Second Chinese Revolution

Warlords and Revolutionaries

East Asia 1913.0728

Second Chinese Revolution

The Xinhai Revolution, World War I in Asia, the Warlord Era in China, the Russian Revolution and the Siberian Intervention (28 July 1913)

Historical Map of East Asia & the Western Pacific

Although military strongman Yuan Shikai had been made provisional president of the new Republic of China to preserve peace, he soon began acting more and more dictatorial, cracking down on Sun Yatsen's Nationalist Party (the Kuomintang). In 1913, Sun attempted to launch another revolution but was forced to flee to Japan.

Notes

Treaty Ports

Treaty ports were towns opened to foreign trade by unequal treaties in China. Foreigners operating within treaty ports enjoyed extraterritoriality, being subject to their home country's laws. Unlike concessions such as Hong Kong, these territories were not directly leased by the foreign powers and did not have sizable foreign garrisons.

Treaty ports are not shown in the maps after the 1911 Chinese Revolution in order to give a clearer picture of the chaos in China itself and as by that point their numbers had stabilized. After the revolution, some of the smaller ports were phased out while the others became less important as the situation in China meant that only the concessions could provide foreigners with security. Most, however, still continued on into the 1940s when the Japanese entry into World War II and foreign agreements with China brought them to an end.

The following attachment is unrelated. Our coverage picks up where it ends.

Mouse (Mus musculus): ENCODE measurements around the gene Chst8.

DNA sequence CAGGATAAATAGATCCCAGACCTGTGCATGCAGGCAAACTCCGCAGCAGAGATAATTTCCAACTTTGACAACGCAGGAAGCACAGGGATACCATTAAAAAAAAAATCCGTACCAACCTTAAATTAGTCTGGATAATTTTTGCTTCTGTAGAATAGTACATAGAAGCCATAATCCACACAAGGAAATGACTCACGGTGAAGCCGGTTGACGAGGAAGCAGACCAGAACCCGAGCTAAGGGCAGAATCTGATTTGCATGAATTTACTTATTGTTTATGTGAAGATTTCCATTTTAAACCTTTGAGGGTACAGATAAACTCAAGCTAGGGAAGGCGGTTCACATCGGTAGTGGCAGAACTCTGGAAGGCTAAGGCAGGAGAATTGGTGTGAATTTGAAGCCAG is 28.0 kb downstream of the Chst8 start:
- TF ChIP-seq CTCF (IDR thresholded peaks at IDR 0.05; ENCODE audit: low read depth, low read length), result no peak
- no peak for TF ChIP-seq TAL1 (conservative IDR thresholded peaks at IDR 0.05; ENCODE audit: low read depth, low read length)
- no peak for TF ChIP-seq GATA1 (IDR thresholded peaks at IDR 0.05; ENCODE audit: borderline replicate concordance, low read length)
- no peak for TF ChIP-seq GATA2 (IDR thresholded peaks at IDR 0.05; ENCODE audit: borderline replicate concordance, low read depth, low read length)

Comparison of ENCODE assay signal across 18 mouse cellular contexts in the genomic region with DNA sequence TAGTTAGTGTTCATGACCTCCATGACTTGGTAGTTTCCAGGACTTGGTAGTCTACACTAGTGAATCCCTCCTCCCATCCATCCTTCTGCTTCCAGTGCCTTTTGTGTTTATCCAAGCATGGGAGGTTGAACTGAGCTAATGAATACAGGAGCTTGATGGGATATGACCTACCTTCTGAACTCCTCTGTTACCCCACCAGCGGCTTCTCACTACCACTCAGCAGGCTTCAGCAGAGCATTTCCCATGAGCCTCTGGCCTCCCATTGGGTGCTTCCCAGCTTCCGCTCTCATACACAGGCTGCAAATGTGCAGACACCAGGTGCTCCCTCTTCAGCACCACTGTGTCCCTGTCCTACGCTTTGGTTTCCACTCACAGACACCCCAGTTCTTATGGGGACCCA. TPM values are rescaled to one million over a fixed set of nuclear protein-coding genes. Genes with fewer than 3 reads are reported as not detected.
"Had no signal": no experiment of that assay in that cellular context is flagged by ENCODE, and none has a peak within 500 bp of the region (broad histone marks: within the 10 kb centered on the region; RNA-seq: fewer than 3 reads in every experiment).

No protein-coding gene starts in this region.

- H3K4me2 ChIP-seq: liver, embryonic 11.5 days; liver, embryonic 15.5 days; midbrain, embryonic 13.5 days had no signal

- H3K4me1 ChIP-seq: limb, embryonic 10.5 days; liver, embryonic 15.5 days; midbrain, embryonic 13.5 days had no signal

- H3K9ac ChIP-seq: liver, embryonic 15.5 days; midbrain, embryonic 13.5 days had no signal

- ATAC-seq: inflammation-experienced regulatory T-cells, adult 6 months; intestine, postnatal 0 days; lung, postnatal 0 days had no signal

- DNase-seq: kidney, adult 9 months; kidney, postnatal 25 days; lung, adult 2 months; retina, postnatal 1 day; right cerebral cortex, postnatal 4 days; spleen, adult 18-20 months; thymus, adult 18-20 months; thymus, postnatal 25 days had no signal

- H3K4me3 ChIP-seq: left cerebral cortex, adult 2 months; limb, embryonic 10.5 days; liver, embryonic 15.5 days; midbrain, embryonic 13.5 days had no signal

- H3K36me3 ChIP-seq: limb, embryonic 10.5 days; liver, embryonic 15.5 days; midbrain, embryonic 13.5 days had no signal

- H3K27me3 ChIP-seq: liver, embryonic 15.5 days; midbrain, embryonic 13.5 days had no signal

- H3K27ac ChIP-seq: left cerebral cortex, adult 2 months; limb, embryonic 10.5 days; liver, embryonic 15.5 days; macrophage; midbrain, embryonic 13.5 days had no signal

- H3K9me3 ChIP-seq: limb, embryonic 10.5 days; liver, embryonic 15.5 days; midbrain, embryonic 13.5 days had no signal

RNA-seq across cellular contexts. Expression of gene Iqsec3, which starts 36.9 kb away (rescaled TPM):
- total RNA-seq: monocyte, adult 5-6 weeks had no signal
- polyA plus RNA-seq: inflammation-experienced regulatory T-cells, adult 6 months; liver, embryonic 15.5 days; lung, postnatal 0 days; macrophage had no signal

See this map for treaty ports in 1907, when the system was at its peak.

Yangtze River

By the terms of the Treaty of Tientsin (1858), foreign vessels including warships had the right to free navigation on the Yangtze River. In practical terms, this right extended only as far as Yichang until 1900, when advances in steam navigation allowed access as far inland as Chongqing.

Main Events

Tibetan Independence

After the disintegration of Qing power in Lhasa in the wake of the Chinese Revolution of 1911-1912, the Kingdom of Tibet declared its independence from the newly formed Republic of China.

Second Chinese Revolution

Half of China's southern provinces rebelled against Yuan Shikai, President of the Republic of China, and in support of Sun Yatsen's Kuomintang, beginning the Second Chinese Revolution. However Yuan defeated the leading Kuomintang military force of Jiangxi province in early August, capturing the southern capital of Nanjing on 1 September. Sun and other instigators of the rebellion fled to Japan.

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